You could have heard a pin drop in Mead Chapel on Monday night as guest speaker Jackson Katz showed an audience of about 400 people—students, community members, faculty, and staff—how common language is perpetuating gender violence today.
Problems of gender violence, which include sexual violence, domestic violence, sexual abuse of children, and sexual harassment, are viewed by society as “women’s issues that some good men help out with,” rather than seen as men’s issues.
Men and masculinity “have been rendered invisible in much of the discourse” around gender violence, Katz said. This is not surprising since “dominant groups often go unchallenged in society, and their power and privilege goes unexamined.”
“[Gender violence issues] affect women at every level, but I am here to say that the very fact of just calling these issues ‘women’s issues’ is in itself part of the problem.”
The guest speaker, who is an educator, author, filmmaker, and cultural theorist with a PhD from UCLA, offered powerful examples to support his argument that language reinforces social norms that place women in jeopardy today.
“The first problem with using the term ‘women’s issues’ when talking about gender violence is it gives men an excuse to not pay attention. A lot of men hear ‘women’s issues’ and they tend to tune it out and think, ‘Hey, I’m a guy,’ and they literally don’t get past the first sentence.”
Another way that people discuss gender violence is through the use of the passive voice.
“We talk about how many women were raped last year, not about how many men raped women. We talk about how many girls in a school district were harassed last year, not about how many boys harassed girls. We talk about how many teenage girls in the state of Vermont got pregnant last year, rather than how many men and boys impregnated teenage girls.
“So you can see how the use of the passive voice has a political effect. [It] shifts the focus off of men and boys and onto girls and women. Even the term ‘violence against women’ is problematic. It’s a passive construction; there’s no active agent in the sentence. It’s a bad thing that happens to women, but when you look at that term ‘violence against women,’ nobody is doing it to them. It just happens to them…Men aren’t even a part of it!”
Next, Katz used a whiteboard on the platform at Mead Chapel (giving credit to author Julia Penelope for the exercise that followed) and wrote:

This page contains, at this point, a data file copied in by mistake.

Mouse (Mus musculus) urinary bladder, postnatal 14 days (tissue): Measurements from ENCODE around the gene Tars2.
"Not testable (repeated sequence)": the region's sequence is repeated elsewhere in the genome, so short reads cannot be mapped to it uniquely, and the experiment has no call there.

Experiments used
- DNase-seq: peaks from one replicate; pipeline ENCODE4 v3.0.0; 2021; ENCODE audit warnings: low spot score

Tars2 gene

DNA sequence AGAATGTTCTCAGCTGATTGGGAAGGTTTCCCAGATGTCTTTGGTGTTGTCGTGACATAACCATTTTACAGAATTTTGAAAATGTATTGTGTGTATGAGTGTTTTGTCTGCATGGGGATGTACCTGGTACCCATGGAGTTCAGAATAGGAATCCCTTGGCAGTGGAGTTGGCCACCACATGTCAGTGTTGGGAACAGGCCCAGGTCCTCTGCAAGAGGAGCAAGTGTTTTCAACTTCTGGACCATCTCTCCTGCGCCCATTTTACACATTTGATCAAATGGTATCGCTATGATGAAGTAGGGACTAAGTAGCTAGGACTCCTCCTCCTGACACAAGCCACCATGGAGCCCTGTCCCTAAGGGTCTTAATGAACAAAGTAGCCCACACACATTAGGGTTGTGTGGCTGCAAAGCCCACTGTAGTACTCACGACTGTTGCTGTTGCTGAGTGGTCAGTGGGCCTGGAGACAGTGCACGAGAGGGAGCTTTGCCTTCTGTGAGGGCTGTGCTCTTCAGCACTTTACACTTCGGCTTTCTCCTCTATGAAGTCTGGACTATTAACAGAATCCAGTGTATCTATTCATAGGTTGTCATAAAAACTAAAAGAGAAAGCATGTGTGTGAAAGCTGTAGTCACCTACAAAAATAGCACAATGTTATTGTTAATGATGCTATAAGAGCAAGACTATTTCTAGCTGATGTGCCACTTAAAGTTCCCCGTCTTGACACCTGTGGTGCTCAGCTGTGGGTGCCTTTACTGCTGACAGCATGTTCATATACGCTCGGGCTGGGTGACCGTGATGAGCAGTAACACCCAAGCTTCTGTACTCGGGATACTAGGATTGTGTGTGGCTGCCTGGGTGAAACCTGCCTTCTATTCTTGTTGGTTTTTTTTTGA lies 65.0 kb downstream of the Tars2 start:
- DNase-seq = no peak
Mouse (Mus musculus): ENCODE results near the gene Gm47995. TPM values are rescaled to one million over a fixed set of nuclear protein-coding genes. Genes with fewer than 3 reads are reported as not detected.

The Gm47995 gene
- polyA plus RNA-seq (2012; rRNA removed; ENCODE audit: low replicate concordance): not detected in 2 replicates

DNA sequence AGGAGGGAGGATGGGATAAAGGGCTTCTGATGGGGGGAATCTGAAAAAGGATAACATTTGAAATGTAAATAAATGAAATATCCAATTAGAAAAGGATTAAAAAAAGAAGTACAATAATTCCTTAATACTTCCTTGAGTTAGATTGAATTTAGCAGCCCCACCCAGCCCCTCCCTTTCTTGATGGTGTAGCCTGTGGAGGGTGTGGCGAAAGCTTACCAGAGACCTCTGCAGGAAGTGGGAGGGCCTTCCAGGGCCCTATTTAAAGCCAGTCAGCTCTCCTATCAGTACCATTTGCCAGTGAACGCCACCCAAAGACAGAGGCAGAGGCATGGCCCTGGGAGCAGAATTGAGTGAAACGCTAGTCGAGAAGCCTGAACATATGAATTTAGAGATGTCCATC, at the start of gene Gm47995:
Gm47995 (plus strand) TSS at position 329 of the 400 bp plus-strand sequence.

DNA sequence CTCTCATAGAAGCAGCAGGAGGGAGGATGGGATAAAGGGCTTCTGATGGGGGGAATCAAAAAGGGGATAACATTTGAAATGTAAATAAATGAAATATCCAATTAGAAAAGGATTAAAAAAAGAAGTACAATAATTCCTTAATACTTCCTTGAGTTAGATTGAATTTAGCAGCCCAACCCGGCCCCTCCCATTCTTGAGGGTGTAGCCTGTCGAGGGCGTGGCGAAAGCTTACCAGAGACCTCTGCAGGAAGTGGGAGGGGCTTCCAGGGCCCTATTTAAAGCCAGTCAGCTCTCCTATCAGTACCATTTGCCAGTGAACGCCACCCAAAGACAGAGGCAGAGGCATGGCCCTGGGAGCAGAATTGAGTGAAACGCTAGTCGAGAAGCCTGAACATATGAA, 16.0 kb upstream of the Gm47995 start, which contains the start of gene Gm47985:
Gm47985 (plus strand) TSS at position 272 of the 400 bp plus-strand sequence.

John beat Mary.
Mary was beaten by John.
Mary was beaten.
Mary was battered.
Mary is a battered woman.
The first sentence, Katz explained, “is a good English sentence: a subject, a verb, and an object.” The second sentence is the first sentence written in the passive voice, and according to Katz “a whole lot has happened. The focus has shifted from John to Mary. John is now at the end of the sentence, which means that John is very close to dropping off the map of our psychic plane. So it’s not just bad writing to use the passive voice, it’s also political. And the political effect has been to shift the focus from John to Mary.”
In the third sentence John is gone. In the fourth, the term “battered” is substituted for “beaten,” and in the final sentence of the sequence “you can see that Mary has a new identity. She is now a battered woman and John is no longer part of the conversation.”
How language holds victims accountable, rather than their perpetrators, is demonstrated by the way the word “accuser” has supplanted the term “alleged victim.”
“This,” Katz stated, “is a very big shift in the conversation about sexual violence. People who come forward to allege that they have been sexually assaulted are now referred to routinely as ‘accusers.’ There’s a lot going on here with the use of this word. The public is generally positioned to identify sympathetically with the victims of sexual assault or other forms of abuse. So when you hear about a sexual assault you think, ‘That’s horrible. That’s too bad. Or that could have been me or someone I care about.’”
But using the term ‘accuser’ reverses the process, because it turns the victim into an accuser. “So we as a public are now positioned to identify sympathetically with him as the victim of her accusation, rather than with her as the victim of his alleged perpetration. This is subtle but deep, isn’t it? It’s another instance where victims are being told to sit down, shut up, and don’t come forward because if you come forward you are going to be an accuser, and then people are going to be questioning your motives…it’s just another way that we in society keep people from coming forward.”
The intensity of Katz’s one-hour presentation—one “aha moment” after another about society’s skewed language for the treatment of women—had his audience exhausted but inspired. But the creator of the Mentors in Violence Prevention (MVP) program, a gender-violence prevention system implemented by professional sports teams, NASCAR, and the U.S. Marine Corps, wasn’t finished yet.
Katz took four or five questions from the audience, answered each one thoroughly, and then screened a clip from his film “Tough Guise: Violence, Media, and the Crisis in Masculinity,” and a segment from Byron Hurt’s documentary “Hip-Hop: Beyond Beats and Rhymes.” Katz spoke pointedly about the obligation men have to model the respectful treatment of women. And he closed with a quote from Frederick Douglass, the 19th century orator and activist, who said, “It is easier to build strong children than repair broken men.”
Postscript: In addition to his talk in Mead Chapel, Jackson Katz also conducted a day-long workshop for members of the community. His appearances at Middlebury were sponsored by the Women’s and Gender Studies Program, Office of the Dean of the College, Athletics Department, Parton Health and Counseling Center, Academic Enrichment Fund, WomenSafe, and the Addison Council against Domestic and Sexual Violence.